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Ohio farm challenges Lake Erie Bill of Rights day after Toledo voters approve it

Katie Bordner

An Ohio farm in the Lake Erie watershed is suing to stop people from using the Lake Erie Bill of Rights, fewer than 12 hours after Toledo voters approved it.  

The Lake Erie Bill of Rights amends Toledo's charter to try to give residents a legal basis to intervene in the lake's interests. 

The big concern for many is phosphorus-containing fertilizers from farms. The phosphorus encourages toxic cyanobacterial blooms.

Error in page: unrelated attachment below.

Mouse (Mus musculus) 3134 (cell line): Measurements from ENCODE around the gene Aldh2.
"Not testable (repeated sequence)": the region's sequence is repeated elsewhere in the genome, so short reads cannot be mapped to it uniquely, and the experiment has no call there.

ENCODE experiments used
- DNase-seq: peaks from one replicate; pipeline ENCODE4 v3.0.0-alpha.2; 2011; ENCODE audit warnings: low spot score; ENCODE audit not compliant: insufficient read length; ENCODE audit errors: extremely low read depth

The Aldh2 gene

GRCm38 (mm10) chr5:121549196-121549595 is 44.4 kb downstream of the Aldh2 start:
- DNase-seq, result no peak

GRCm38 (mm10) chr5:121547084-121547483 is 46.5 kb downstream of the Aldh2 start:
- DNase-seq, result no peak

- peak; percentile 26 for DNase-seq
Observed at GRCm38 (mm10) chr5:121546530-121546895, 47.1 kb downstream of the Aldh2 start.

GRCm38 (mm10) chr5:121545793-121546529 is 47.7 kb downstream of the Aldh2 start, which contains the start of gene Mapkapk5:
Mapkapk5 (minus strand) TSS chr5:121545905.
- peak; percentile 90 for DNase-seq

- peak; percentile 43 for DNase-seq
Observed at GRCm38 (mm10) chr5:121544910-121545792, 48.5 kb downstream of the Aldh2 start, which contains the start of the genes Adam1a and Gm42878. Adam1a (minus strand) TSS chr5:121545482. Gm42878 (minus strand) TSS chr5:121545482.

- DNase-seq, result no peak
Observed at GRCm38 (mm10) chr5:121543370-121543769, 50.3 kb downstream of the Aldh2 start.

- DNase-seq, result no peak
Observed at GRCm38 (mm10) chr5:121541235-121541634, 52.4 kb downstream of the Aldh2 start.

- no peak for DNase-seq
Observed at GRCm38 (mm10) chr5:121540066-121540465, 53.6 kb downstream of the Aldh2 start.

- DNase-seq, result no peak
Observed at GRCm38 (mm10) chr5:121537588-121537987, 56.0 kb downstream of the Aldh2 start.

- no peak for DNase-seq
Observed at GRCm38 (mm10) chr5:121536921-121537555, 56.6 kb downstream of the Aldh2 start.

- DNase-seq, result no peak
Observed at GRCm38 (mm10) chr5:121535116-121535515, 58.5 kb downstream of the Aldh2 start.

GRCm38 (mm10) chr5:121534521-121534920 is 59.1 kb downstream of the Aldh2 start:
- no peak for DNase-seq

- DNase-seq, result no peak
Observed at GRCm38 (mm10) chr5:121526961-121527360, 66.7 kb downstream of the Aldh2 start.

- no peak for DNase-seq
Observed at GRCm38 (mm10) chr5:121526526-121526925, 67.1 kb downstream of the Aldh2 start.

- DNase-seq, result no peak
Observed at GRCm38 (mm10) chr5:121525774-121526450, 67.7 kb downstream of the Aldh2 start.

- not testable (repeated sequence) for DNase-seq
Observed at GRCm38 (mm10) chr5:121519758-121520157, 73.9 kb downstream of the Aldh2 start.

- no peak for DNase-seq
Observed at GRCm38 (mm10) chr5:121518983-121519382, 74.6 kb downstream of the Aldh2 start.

Drewes Family Farms lies along Needles Creek, part of Lake Erie's watershed. The owners say they use best practices to keep fertilizer out of the watershed, but they have to use fertilizer to stay in business, and they say there's no guarantee they can keep all of it out. 

The lawsuit seeks an injunction to keep anyone from suing on the basis of the Lake Erie Bill of Rights, and also a declaration that it is unconstitutional. 

Tracy Samilton covers energy and transportation, including the auto industry and the business response to climate change for Michigan Public. She began her career at Michigan Public as an intern, where she was promptly “bitten by the radio bug,” and never recovered.
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